Swedish paediatrician Margareta Blennow told the BBC that the Swedish Environmental Protection Agency had found conflicting results.

“In some studies they found pre-schoolers who spent many hours outside generally – not just for naps – took fewer days off than those who spent most of their time indoors,” she said, adding “in other studies there wasn’t a difference”.

District nurse and author Helen Lyng Hansen told newspaper Ekstra Bladet in 2013 that babies sleeping outside “is a tradition we have in Denmark.”

“It’s part of our culture that we have an idea that it is good for children to sleep outside and get fresh, red cheeks. But there’s no evidence to say that it makes children healthier,” she said.

A page on district nursing advice website Sundhedsplejerkse.dk says that “there are not yet any scientific studies that can prove that sleeping outdoors makes a difference. But the experiences of parents and experts suggests that children seem to sleep well outside.”

All experts stress that it is important for babies and small children to be appropriately dressed for sleeping outside.

Newborn infants are not put outside to sleep, with most parents waiting until around five to six weeks of age, particularly in colder seasons. Health service advice says infants weighing under 3 kilograms should sleep indoors. Children who have a fever or are otherwise sick should also not sleep outside, according to general advice.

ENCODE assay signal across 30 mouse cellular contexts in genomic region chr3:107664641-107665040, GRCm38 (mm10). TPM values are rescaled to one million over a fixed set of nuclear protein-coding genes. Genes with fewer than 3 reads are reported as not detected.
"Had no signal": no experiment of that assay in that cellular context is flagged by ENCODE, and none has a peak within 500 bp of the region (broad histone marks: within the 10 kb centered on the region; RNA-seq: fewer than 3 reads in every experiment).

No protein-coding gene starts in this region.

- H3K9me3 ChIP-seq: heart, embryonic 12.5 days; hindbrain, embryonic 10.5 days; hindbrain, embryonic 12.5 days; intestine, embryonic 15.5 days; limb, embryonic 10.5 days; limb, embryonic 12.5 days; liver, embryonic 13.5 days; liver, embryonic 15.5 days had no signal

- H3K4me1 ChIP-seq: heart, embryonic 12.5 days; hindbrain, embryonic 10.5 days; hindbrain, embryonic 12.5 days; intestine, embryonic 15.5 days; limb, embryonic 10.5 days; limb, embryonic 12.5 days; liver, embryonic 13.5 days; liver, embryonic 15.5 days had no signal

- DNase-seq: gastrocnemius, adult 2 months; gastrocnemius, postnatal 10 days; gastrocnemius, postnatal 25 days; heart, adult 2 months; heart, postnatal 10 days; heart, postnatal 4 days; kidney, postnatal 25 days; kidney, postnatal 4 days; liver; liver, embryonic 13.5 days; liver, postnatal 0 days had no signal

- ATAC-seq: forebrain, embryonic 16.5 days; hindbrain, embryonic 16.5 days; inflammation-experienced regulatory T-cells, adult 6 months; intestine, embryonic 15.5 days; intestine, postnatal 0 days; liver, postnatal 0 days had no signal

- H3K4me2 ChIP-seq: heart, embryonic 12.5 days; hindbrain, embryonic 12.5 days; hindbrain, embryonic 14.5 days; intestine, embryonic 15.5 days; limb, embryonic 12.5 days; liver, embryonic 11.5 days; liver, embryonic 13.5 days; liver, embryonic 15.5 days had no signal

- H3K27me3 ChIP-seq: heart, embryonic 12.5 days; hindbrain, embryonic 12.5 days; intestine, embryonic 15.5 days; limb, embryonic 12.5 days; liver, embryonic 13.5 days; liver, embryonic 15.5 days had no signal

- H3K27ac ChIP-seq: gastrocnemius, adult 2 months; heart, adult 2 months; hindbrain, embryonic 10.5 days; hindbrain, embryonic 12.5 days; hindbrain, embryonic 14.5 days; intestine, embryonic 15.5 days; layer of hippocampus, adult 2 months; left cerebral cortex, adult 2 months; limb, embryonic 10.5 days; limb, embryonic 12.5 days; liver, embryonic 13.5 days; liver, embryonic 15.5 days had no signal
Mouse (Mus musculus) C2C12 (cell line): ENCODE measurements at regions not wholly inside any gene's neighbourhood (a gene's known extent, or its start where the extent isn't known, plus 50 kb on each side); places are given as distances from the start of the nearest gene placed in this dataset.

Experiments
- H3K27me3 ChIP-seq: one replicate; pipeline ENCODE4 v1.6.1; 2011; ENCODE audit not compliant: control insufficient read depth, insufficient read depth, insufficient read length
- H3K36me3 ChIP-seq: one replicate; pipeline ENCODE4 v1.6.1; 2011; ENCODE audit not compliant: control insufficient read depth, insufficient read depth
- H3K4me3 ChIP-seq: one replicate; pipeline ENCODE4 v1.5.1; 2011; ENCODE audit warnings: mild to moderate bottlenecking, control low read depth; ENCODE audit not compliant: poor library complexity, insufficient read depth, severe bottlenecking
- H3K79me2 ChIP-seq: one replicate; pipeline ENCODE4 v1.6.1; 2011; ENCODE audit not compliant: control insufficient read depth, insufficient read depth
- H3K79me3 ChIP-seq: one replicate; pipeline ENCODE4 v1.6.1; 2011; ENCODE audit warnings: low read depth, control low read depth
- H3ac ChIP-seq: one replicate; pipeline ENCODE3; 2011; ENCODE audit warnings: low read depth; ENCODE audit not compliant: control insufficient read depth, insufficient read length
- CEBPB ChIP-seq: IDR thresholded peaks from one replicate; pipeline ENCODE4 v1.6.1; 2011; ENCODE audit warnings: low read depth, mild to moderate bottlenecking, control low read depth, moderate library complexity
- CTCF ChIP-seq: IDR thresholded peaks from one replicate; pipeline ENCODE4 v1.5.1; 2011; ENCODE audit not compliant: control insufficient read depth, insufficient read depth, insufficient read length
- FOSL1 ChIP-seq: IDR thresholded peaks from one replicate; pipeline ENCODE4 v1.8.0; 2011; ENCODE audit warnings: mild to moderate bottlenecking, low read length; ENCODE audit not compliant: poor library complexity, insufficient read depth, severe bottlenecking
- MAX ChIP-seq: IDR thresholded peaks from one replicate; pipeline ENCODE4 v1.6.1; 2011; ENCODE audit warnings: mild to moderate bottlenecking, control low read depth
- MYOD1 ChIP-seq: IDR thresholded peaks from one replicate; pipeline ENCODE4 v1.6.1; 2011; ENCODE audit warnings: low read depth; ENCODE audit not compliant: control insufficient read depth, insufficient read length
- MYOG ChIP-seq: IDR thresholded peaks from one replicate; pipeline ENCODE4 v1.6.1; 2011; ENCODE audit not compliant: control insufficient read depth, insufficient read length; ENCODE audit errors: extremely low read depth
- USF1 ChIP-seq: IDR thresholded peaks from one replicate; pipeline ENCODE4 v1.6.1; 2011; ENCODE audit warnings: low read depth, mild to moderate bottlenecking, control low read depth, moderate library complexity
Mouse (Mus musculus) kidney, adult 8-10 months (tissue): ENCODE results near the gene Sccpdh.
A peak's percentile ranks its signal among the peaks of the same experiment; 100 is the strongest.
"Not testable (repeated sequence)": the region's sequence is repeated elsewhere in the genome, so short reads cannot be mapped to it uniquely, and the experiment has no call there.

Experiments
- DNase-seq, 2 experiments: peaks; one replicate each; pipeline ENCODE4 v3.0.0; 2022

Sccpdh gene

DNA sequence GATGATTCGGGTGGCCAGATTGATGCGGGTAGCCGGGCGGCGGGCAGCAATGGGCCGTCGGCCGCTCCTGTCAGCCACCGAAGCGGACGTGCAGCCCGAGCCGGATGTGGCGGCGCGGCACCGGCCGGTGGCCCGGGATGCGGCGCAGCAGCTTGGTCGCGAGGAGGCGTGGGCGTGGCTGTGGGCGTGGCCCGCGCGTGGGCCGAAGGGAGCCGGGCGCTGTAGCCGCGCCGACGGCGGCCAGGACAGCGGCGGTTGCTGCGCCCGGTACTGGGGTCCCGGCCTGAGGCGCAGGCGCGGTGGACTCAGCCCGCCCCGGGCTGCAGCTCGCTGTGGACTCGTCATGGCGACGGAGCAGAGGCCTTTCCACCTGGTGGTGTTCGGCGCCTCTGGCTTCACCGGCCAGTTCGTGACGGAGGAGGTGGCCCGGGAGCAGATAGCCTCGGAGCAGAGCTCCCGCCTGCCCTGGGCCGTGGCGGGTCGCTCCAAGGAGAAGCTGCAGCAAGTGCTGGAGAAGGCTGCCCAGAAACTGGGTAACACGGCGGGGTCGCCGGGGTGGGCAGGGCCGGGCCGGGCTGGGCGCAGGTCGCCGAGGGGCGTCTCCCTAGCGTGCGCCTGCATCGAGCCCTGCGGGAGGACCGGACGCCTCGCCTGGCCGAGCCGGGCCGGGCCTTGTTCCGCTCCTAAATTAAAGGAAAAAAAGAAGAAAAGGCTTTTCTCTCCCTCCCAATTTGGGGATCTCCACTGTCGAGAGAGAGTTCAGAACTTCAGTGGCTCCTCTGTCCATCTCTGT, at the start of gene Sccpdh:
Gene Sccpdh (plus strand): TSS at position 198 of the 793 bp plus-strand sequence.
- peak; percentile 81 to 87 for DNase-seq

Temperatures below minus 10 degrees Celsius or very misty conditions are not suitable for outside sleeping and naps outside should not last more than around 2 hours.

In Denmark, the standard outfit for children sleeping outside in winter is a woollen sovedragt or full-length suit on top of up to three layers of their regular clothes or pyjamas. They will also wear gloves, a scarf and an elefanthue or non-face-covering balaclava.

A design of blanket from the brand Voksi, referred to as a Voksi pose (“Voksi bag”) is the most popular choice for outdoors sleeping. The blanket can be folded and fastened to enclose the baby and has a hood-shaped part at the top.

The child is usually then placed under an outer blanket or rug and inside the stroller, which has rain covers pulled over if needed.

These layers are gradually reduced during the warmer seasons.

Although images of prams parked on streets are perhaps the most striking feature of the practice, this is not where most Danish babies sleep. Gardens, balconies and kindergartens are far more common places for parents or carers to put young children down for a nap.

That’s not to say a little one sleeping in a pram outside a café or similar public place isn’t unheard of. When this happens, the parent will be sat somewhere in view or use a baby alarm.

That parents nevertheless feel comfortable leaving children to sleep on the street can seem unbelievable to those witnessing the practice for the first time.

“There’s also something about us living in safe Denmark,” retired district nurse and author Sigrid Riise told Ekstra Bladet in 2013.

“We have always dared to leave our children outside, even though we have begun to keep an eye on them more in recent years,” she said.